Ballew didn’t realize that what he had witnessed was only a mock election, conducted by a still-disenfranchised community demonstrating its intention to secure the “privalege” of the vote.  On Election Day, about 3,200 African Americans had assembled on College Street to participate in a symbolic poll that gave all but one of their votes to Lincoln.  The initiative came after a delegation of Tennessee freedmen returned from the National Colored Men’s Convention in Syracuse, New York determined to press their demands for equality and the abolition of slavery.  It turned out, of course, that their “votes” were prescient. While McClellan carried Kentucky, he secured only 45% of the national vote and lost the election to Lincoln.

William Ballew’s letter is part of the Manuscripts & Folklife Archives of WKU’s Department of Library Special Collections.  Click here to access a finding aid and typescript.  For more collections relating to the Civil War and elections generally, search TopScholar and KenCat.

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Closings and Reopenings

His letter written 158 years ago today showed the 22-year-old negotiating life in fits and starts. 

“People have not yet gained full confidence”

After graduating from New York’s Hamilton College in 1859, Hector Voltaire Loving had returned to his home town of Bowling Green, Kentucky.  For the next year, he confessed in a letter to a classmate, “I did nothing but run around and enjoy myself,” hoping that such leisure would allow him to “build up my health and strength.” 

Finally, Hector roused himself to begin law studies in Louisville, but at the close of the 1861 school year returned again to Bowling Green to find the city in turmoil.  Civil war was bearing down on Kentucky, “the public mind was very much excited,” and “discussions were growing very violent.”  The young man was repelled by the “storm of fanaticism and treason” and by “the secessionists in our midst, who sugar coated their treason with the euphonious title of ‘Southern Rights.’”  Despite growing intimidation by rebel troops who “strolled through our town” from military encampments across the Tennessee line, he had resolved to speak out against the “Secesh.”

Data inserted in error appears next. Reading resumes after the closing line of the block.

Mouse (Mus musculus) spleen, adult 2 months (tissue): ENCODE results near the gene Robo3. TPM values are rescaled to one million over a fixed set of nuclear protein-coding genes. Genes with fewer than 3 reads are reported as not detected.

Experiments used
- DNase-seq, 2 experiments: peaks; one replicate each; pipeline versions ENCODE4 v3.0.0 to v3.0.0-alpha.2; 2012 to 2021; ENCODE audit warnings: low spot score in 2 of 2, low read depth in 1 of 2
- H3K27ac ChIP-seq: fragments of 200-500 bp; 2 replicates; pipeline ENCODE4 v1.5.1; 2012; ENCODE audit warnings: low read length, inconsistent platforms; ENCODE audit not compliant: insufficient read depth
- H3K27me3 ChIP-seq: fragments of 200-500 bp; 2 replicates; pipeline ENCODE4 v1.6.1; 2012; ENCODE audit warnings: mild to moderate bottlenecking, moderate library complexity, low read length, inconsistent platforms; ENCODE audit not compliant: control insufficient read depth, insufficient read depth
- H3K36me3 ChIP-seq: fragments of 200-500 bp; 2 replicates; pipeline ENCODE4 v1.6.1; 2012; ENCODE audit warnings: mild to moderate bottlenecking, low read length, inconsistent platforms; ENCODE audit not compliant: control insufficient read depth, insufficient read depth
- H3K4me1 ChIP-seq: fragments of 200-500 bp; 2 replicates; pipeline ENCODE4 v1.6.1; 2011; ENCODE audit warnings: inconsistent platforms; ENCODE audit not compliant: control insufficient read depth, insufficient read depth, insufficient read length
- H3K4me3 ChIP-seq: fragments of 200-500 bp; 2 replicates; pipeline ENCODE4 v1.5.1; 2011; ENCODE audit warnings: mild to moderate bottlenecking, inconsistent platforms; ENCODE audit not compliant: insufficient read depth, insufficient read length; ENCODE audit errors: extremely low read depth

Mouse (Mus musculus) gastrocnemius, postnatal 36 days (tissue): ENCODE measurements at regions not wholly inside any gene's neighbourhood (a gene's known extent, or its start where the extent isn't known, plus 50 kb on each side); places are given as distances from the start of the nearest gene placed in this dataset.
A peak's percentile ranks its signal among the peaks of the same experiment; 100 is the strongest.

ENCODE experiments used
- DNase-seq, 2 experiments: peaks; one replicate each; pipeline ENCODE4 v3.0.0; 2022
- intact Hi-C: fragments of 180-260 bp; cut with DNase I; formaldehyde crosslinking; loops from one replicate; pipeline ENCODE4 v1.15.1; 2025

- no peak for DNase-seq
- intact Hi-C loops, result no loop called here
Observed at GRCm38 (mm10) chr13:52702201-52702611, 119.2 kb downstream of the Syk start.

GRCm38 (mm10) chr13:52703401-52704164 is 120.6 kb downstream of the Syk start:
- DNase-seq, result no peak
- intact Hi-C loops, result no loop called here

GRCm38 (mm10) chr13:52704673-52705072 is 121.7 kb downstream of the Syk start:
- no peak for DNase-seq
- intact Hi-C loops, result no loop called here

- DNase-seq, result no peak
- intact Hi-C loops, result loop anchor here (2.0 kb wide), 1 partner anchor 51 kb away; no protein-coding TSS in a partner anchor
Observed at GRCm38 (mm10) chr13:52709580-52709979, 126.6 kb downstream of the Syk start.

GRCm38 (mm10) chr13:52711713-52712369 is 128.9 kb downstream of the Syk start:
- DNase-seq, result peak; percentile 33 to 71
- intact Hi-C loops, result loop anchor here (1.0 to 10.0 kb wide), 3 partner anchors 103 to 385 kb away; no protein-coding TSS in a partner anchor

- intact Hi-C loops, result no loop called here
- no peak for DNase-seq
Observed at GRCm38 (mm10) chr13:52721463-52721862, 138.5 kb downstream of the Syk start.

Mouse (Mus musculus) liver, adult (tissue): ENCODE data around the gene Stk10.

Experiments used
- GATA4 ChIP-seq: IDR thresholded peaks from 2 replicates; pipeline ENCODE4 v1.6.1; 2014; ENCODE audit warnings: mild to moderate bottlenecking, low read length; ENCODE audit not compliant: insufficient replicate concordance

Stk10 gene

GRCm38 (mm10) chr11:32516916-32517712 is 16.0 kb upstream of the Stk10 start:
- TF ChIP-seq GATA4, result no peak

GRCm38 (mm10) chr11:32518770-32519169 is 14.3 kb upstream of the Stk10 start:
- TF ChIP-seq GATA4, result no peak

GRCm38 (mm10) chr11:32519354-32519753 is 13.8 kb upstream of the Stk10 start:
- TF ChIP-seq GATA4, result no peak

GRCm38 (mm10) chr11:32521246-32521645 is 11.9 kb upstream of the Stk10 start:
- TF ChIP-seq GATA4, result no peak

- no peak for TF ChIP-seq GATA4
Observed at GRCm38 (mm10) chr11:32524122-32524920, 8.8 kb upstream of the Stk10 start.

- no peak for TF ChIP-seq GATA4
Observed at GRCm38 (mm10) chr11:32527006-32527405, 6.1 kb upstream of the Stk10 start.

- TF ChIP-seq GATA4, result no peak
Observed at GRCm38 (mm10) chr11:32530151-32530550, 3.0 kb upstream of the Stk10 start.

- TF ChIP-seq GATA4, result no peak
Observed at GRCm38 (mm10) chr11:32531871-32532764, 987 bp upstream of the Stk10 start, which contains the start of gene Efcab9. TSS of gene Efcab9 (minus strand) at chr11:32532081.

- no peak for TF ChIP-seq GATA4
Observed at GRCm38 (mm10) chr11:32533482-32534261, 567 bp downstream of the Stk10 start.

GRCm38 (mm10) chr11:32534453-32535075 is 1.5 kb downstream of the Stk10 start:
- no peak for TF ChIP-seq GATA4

After the Confederates occupied Bowling Green in September 1861, however, Southern sympathizers gained “unlimited license.”  Hector’s father, worried that his son would be forced into the ranks of the rebel army, had urged him to make his way back to Louisville and finish his law degree.  Hector succeeded, only to come home again early in 1862 just after “the evacuation of this place by the Rebels” had ended the occupation.  He was dismayed at the state of “my once beautiful town.”  Bowling Green was left “partially burned, many of the fences totally destroyed, almost all of the beautiful groves cut down, and the sidewalks and streets in a very filthy condition.” 

Fortunately, wrote Hector, a clean-up effort and some cleansing rains had now restored the city to “much of its former attractiveness.”  He had entered into partnership with an established lawyer and even gained appointment as the town’s attorney.  “I am in a position to do very well and enjoy myself when the war is over,” he declared, but was still conscious that “owing to the uncertain condition of affairs and the feverish excitement constantly prevailing people have not yet gained full confidence.”  Indeed, there was much to be resolved about the comeback.  The Confederates had been driven no farther away than Tennessee.  Hector’s own father, a prominent lawyer, legislator and judge, maintained enslaved labor on his farm.  And another of Hector’s Hamilton College classmates was back home in Bowling Green, too, planning to go North to law school despite being a “very violent ‘Secesh.’”

A finding aid and typescript of Hector V. Loving’s letter can be accessed by clicking here.  For more collections in the Manuscripts & Folklife Archives of WKU’s Department of Library Special Collections, search TopSCHOLAR and KenCat.

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Slowing the Spread

A military encampment at Bowling Green: a challenge to “social distancing”

As we know, accompanying the usual physical sufferings from an outbreak of infectious disease are fear and uncertainty, rumors and half-truths, and a search for scapegoats.  Such was the case when the 119th U.S. Colored Infantry set up camp near Bowling Green, Kentucky in March 1866.  Most of its members were recruited from Lexington, and they comprised one of 23 such volunteer regiments organized in Kentucky between 1863 and 1865.